o Education of local officials about how to regulate and prohibit digital billboards. See Lloyd Decl., ¶ 11; Weeth Decl., ¶ ¶ 8, 15; and
o Coordination of letter-writing and petition campaigns against digital billboards. See Lloyd Decl., ¶ 12; Weeth Decl., ¶ 15.

While Scenic America could not sue simply on the ground that the Guidance forced the group to spend more on lobbying against digital billboards in more states, see Center for Law and Educ. v. Dep't of Educ., 396 F.3d at 1162, only some of the above-listed activities can fairly be categorized as the kind of " pure issue-advocacy" that would not suffice to confer organizational standing. Id. The group's other anti-billboard efforts -- particularly its participation in local zoning board meetings to challenge specific billboards, its sharing of information in response to requests from affected communities, and its management of websites and email-alert

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systems -- are much more like the counseling and referral services provided by the equality organizations that successfully established standing. See Havens Realty Corp., 455 U.S. at 369, 379; Spann, 899 F.2d at 27; Fair Emp't Council, 28 F.3d at 1276; Equal Rights Center, 633 F.3d at 1140-42. With each new state regulation amended in the wake of the 2007 Guidance, Scenic America must spend more resources by, for example, appearing at zoning board meetings to challenge particular digital billboards and educating local communities about the legal, policy, safety, and administrative issues related to the different signs. That harm constitutes an injury-in-fact.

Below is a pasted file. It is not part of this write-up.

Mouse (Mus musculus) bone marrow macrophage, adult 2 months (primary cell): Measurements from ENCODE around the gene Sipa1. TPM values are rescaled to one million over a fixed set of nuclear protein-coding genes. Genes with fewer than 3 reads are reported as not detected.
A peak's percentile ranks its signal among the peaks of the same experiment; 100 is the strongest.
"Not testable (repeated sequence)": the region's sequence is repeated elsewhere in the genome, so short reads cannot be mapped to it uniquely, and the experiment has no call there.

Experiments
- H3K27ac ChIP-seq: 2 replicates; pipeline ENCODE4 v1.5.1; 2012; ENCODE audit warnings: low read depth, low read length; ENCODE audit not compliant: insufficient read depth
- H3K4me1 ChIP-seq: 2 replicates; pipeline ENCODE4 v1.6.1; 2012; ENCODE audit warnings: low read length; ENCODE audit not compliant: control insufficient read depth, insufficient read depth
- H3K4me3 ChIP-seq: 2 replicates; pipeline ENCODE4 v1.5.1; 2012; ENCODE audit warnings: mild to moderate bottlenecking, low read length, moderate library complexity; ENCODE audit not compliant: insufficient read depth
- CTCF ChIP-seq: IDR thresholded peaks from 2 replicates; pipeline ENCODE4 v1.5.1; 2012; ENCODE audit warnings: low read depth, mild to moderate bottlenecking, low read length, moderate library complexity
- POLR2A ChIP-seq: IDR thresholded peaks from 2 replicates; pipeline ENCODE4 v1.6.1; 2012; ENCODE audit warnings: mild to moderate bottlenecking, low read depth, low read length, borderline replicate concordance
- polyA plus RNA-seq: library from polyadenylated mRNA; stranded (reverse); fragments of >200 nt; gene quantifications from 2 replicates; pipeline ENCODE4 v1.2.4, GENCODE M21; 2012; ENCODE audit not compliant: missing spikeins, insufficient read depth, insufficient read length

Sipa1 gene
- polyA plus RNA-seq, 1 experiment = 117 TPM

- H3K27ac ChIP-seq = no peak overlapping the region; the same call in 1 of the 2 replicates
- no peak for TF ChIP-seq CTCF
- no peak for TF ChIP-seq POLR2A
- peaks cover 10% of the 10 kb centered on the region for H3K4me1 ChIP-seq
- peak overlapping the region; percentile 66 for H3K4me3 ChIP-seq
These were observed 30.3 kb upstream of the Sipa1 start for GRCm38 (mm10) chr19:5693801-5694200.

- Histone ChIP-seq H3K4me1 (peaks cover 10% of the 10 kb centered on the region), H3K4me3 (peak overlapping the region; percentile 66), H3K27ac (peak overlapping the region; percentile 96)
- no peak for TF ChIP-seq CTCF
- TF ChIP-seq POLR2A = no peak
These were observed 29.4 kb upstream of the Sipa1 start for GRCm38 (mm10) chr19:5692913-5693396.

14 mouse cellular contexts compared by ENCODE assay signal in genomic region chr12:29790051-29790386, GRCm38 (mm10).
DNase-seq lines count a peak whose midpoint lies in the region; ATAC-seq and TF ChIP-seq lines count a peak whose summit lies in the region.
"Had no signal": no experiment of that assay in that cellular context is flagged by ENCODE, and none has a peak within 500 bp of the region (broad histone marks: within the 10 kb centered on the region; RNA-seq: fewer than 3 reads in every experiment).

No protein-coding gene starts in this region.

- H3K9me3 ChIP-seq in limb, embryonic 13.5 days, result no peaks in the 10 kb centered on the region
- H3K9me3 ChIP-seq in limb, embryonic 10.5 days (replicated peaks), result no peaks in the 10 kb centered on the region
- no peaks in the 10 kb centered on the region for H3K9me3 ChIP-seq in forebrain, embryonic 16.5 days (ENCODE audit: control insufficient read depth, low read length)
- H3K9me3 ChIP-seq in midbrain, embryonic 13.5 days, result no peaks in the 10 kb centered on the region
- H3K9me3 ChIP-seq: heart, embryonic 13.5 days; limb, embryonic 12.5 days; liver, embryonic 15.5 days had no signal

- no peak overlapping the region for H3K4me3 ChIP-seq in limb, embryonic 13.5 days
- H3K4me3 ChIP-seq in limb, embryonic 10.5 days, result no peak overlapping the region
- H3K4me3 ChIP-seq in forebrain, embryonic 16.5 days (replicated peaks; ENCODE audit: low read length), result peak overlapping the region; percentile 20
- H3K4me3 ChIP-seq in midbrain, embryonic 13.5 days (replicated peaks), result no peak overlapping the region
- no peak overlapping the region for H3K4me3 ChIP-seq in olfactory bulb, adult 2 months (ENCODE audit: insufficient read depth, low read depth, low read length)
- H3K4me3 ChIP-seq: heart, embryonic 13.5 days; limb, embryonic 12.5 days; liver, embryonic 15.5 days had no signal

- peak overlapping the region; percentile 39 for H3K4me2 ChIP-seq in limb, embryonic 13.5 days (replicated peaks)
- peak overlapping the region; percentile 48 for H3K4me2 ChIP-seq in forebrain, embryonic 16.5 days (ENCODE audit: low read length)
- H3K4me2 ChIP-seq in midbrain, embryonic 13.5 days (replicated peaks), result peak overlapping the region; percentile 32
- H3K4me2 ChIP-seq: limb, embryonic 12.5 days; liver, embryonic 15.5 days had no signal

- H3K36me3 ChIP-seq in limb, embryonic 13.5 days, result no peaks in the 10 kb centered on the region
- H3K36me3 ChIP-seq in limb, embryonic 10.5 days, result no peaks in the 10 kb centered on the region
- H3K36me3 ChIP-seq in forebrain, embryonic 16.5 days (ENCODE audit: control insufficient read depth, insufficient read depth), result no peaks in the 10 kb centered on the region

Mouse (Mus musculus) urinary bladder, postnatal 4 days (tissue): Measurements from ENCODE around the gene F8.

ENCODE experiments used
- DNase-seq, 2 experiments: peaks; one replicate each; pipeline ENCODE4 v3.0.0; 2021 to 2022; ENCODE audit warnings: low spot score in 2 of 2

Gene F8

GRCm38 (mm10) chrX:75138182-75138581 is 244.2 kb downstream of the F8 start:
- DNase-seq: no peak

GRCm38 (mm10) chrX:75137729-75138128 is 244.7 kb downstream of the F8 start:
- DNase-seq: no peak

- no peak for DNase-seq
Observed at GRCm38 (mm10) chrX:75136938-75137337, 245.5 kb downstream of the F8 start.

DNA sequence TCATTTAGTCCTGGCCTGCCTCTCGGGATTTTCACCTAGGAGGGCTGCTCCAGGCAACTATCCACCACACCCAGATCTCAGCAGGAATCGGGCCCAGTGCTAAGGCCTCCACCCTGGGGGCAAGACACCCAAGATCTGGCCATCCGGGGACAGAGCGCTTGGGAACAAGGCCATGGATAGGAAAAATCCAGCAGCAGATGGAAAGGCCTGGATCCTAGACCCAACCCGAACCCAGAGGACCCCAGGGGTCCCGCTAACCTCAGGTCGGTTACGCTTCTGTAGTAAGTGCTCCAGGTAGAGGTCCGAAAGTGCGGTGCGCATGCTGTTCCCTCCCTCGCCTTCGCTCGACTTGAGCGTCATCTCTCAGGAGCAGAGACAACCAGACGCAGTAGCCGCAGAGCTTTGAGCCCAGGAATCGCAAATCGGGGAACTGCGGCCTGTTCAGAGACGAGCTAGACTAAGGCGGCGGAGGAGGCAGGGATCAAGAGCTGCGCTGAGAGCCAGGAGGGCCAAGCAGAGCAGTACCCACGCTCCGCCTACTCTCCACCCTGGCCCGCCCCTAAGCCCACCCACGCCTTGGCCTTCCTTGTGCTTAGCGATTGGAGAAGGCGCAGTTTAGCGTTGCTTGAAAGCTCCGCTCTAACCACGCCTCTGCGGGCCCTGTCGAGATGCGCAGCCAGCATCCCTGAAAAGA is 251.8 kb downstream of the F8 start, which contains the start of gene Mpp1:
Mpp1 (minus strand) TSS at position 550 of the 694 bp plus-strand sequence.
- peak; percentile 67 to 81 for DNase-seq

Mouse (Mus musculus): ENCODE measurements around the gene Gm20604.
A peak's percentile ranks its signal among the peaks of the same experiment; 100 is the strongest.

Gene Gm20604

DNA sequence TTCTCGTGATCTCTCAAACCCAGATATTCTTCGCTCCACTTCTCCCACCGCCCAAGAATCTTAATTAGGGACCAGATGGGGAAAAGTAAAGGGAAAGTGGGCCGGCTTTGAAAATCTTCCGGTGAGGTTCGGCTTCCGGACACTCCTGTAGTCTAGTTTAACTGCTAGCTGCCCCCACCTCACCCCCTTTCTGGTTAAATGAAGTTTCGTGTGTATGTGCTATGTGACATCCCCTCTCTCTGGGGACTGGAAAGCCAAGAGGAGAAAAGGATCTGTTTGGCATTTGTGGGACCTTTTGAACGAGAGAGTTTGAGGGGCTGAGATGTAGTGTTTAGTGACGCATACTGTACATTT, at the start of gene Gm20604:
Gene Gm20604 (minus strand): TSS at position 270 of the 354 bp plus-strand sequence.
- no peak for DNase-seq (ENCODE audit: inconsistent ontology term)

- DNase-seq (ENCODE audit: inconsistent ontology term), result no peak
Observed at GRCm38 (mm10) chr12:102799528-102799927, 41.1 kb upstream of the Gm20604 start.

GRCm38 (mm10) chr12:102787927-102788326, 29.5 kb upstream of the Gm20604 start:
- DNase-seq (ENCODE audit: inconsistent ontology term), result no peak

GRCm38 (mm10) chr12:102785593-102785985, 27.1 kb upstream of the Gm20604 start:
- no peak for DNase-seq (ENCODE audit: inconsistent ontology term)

Defendants and Intervenor offer one last argument against Scenic America's alleged injury by noting that the D.C. Circuit has expressed hostility toward organizational standing premised on the " harm" of having to litigate, or prepare to litigate, against challenged conduct. See Equal Rights Center, 633 F.3d at 1140-41; Fair Emp't Council, 28 F.3d at 1276-77. " Were an association able to gain standing merely by choosing to fight a policy that is contrary to its mission, the courthouse door would be open to all associations." Long Term Care Pharmacy Alliance v. UnitedHealth Group, Inc., 498 F.Supp.2d 187, 192 (D.D.C. 2007). But, as just explained, Scenic America's efforts to combat the construction of digital billboards are not limited to lobbying and litigation. And even if those efforts were purely litigation based, they would be separate lawsuits from the one at hand, not the " self-inflicted" simulacrum of harm that the D.C. Circuit rejected when it dismissed claims of standing founded on the expense of the plaintiff's lawsuit itself. Fair Employment Council, 28 F.3d at 1276-77; see also Equal Rights Center, 633 F.3d at 1140-42.